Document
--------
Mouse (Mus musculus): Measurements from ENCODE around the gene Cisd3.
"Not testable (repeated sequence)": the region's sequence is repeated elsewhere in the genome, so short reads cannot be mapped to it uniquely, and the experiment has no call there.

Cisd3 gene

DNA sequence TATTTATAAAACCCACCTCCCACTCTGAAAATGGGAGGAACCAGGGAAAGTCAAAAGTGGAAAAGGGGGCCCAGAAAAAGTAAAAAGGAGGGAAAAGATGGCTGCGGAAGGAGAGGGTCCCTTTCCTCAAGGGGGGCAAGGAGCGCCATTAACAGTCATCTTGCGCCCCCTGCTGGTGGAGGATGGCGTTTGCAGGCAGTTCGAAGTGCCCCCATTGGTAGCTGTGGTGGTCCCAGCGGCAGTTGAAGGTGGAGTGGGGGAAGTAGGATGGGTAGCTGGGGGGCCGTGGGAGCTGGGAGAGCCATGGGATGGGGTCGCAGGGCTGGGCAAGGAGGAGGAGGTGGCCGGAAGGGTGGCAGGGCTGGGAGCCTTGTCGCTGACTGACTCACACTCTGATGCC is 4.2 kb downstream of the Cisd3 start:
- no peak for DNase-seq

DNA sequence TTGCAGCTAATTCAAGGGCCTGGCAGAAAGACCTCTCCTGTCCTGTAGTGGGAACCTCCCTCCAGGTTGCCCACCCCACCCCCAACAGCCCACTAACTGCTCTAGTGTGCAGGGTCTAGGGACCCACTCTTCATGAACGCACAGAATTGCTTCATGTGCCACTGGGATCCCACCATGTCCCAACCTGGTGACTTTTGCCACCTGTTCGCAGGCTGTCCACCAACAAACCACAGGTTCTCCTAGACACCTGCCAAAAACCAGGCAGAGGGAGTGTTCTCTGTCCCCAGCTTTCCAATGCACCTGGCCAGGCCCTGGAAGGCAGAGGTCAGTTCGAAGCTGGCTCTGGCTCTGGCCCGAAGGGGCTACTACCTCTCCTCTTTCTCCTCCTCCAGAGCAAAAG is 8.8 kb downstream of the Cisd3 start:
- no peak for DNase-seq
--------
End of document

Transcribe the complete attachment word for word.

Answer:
Mouse (Mus musculus): Measurements from ENCODE around the gene Cisd3.
"Not testable (repeated sequence)": the region's sequence is repeated elsewhere in the genome, so short reads cannot be mapped to it uniquely, and the experiment has no call there.

Cisd3 gene

DNA sequence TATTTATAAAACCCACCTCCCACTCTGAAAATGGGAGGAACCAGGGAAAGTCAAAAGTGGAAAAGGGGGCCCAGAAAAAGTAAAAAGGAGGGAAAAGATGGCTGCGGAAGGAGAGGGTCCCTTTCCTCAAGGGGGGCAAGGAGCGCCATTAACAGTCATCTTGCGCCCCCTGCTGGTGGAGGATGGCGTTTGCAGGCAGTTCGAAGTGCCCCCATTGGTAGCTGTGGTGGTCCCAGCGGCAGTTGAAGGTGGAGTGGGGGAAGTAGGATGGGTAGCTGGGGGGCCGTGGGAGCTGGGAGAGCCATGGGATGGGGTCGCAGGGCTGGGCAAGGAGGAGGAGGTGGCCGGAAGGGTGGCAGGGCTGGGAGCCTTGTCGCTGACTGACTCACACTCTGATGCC is 4.2 kb downstream of the Cisd3 start:
- no peak for DNase-seq

DNA sequence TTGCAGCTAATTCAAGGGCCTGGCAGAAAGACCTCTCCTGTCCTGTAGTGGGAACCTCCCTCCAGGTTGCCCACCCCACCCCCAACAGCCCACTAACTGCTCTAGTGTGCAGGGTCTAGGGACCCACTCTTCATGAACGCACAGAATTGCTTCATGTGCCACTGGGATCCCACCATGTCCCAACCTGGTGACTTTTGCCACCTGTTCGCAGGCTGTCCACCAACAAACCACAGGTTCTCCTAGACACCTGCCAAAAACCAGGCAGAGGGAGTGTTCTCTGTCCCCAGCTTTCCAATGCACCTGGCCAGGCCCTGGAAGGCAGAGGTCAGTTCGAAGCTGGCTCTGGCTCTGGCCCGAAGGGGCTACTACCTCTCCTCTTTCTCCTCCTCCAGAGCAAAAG is 8.8 kb downstream of the Cisd3 start:
- no peak for DNase-seq